The Brunka Tribal Masks

Dana de los Diablitos 2005The Brunka (also known as the Boruca) tribe of the Southern Pacific region of Costa Rica are the protagonists of a unique, centuries-old indigenous mask-making tradition centered around their annual celebration called the Danza or Juego de los Diablitos. This tribal ceremony is of social-historic importance to the Brunka and has been faithfully celebrated for centuries – always at the end of the old year and the beginning of the new.
The legacy of the ceremonial diablo mask worn in the Danza de los Diablitos is the root of the more recent phases of the Brunka’s mask making tradition. Displayed in our online catalogue here, the visitor will see different iterations of the carved masks and the evolution which stems from the original traditional diablo mask. The different mask styles are:

  • used, or worn ceremonial masks (mostly balsa wood, some tropical cedar)
  • traditional diablo masks (balsa wood or tropical cedar)
  • hybrid ‘ecological-diablo’ masks (balsa wood or tropical cedar)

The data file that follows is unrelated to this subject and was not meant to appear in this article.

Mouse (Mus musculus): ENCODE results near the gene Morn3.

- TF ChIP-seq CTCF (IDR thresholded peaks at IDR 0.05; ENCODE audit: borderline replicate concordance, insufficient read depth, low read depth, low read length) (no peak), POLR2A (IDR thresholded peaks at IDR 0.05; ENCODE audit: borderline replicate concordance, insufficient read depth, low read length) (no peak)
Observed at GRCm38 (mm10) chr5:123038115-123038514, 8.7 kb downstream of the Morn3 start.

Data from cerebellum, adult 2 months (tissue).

• highly elaborate and detailed ‘ecological/cultural masks’ (balsa wood or tropical cedar)
  • the toro (bull) mask (tropical cedar or other hardwoods) representing the Spanish invader in the Brunka’s tribal history – a single personage in the ceremony and the antagonist of the multitude of diablos who represent the defending indigenous population.

Festival de MascarasThe remarkable and seemingly endless creativity displayed by the Brunka artists, brought out to its fullest expression in these masks is most inspiring as well as very insightful regarding the Brunka’s native cosmology and tribal history. The objet d’art,which their ‘ecological/cultural masks’ of theirs’ have become, attest to the rich biodiversity of the Southern Pacific zone of Costa Rica. Some of these mask compositions also bear witness to the deep-rooted and ancient culture of this tribal group whose ancestors were the famed Pre-Hispanic gold workers and creators of the mysterious, and still unexplained stone spheres pertaining to the glorious Diquís/Gran Chiriquí culture (700 AD – European contact). Each mask has been signed by the artist and most are accompanied with a photo of the mask-maker. Even though each mask is a unique and non-repeated composition, when a mask in our catalogue sells, the same mask could be re-created by the artist on request resulting in a similar rendering of the original mask.

3 thoughts on “The Brunka Tribal Masks”

  1. Looking to purchase authentic Boruca masks. Just got back from Costa rica but never saw Any. Stores in Tamarindo and La Fortuna just filled with lots of junky touristy souvenirs. Can you help me locate any that can be shipped to Canada?
    Many thAnks
    Gina melo

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